Review of Progress in Quantitative Nondestructive Evaluation
San Diego, CA
Some armor panels are fabricated from several layers of material including ceramics, graphite and∕or glass composites, and rubber. This multi‐layer makeup can complicate UT inspection, since many possible sound paths (including intra‐layer reverberations) can contribute to observed UT signals. At last year’s QNDE conference we reported on baseline property measurements (density, sound speed, attenuation, etc.) for the constituent layers of one prototype panel, and we discussed how that information was used to design an ultrasonic inspection to look for disbonding at interfaces. We now report on progress to develop better simulation tools for armor panel inspections. In particular we consider normal‐incidence pulse∕echo inspections and use a paraxial beam model to predict time‐domain signals for unflawed panels and those containing large delaminations. The model uses the frequency‐dependent baseline property data as inputs, and treats beam spread and focusing effects. We describe the modeling approach and present comparisons of model predictions to the experimental data gathered last year during inspections of five‐layer armor panels.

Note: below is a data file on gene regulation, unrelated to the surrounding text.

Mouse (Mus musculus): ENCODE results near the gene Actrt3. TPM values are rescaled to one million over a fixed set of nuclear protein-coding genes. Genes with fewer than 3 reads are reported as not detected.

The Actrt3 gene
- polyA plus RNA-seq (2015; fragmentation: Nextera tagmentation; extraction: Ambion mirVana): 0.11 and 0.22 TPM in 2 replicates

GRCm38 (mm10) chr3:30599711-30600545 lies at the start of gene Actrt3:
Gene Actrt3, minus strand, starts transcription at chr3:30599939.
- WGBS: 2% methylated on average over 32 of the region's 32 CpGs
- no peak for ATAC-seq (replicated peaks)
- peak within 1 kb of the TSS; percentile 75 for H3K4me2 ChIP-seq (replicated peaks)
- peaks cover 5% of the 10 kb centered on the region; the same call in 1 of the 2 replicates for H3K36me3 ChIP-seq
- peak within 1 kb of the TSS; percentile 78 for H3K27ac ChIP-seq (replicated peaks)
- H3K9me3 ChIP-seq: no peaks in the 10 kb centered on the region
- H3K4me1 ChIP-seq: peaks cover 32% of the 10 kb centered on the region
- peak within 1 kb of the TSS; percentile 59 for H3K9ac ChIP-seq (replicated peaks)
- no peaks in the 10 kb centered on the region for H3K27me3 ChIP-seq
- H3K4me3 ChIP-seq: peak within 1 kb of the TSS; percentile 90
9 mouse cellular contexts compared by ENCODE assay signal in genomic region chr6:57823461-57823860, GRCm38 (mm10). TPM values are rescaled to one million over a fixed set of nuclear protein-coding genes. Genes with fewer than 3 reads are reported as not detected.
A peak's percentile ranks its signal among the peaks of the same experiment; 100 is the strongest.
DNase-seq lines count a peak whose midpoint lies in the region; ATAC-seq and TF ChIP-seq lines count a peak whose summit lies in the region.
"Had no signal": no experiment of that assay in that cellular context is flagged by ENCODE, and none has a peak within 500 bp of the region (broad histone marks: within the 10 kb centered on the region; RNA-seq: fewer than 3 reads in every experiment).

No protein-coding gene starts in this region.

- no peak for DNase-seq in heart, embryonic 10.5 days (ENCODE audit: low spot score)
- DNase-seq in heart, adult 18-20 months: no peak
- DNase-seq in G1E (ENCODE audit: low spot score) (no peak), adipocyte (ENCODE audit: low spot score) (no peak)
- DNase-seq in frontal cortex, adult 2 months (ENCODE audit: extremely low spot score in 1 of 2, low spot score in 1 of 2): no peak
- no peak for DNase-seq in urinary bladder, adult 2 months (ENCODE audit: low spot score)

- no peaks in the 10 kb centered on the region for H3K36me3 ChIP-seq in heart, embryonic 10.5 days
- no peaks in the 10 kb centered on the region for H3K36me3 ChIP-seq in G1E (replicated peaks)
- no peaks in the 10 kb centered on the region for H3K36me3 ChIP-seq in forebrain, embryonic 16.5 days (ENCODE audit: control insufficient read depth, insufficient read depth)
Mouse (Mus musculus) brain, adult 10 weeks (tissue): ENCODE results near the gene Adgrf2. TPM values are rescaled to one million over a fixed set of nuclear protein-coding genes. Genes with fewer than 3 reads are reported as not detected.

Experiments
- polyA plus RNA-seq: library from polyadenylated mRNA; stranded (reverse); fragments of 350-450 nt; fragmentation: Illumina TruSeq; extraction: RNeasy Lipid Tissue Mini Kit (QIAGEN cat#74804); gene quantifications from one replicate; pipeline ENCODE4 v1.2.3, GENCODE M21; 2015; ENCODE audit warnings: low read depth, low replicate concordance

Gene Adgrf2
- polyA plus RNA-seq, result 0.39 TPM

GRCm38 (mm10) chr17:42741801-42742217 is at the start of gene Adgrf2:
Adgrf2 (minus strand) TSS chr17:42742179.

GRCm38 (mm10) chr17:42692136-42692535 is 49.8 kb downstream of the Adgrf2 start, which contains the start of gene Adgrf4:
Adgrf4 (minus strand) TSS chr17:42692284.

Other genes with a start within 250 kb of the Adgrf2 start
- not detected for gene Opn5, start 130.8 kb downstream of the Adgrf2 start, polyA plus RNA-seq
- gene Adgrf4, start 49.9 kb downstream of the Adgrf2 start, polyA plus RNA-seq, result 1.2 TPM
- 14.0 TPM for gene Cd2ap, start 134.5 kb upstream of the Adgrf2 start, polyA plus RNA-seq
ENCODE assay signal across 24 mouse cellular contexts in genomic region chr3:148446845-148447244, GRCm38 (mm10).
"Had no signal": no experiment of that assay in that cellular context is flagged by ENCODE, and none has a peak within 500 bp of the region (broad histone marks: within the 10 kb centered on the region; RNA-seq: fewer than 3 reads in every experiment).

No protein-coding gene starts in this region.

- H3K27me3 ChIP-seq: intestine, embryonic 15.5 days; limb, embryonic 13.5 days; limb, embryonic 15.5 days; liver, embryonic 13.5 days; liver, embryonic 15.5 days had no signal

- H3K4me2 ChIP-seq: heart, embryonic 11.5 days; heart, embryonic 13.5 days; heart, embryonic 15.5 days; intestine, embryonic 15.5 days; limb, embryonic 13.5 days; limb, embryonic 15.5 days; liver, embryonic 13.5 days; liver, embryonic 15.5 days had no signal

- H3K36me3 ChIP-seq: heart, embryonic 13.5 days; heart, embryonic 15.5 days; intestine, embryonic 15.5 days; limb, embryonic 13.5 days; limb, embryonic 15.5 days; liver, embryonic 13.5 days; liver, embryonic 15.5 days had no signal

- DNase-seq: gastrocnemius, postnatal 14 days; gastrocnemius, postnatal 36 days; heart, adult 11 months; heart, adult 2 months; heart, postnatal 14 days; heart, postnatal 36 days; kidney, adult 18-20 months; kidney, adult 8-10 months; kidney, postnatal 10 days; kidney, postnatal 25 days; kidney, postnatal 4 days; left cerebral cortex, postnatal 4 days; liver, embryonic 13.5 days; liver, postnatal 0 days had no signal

American Institute of Physics
Richter, Nathaniel L.; Margetan, Frank J.; Gray, Timothy A.; and Thompson, R. Bruce, "Simulation tools for ultrasonic inspections of multi-layer armor panels" (2010). Center for Nondestructive Evaluation Conference Papers, Posters and Presentations. 45.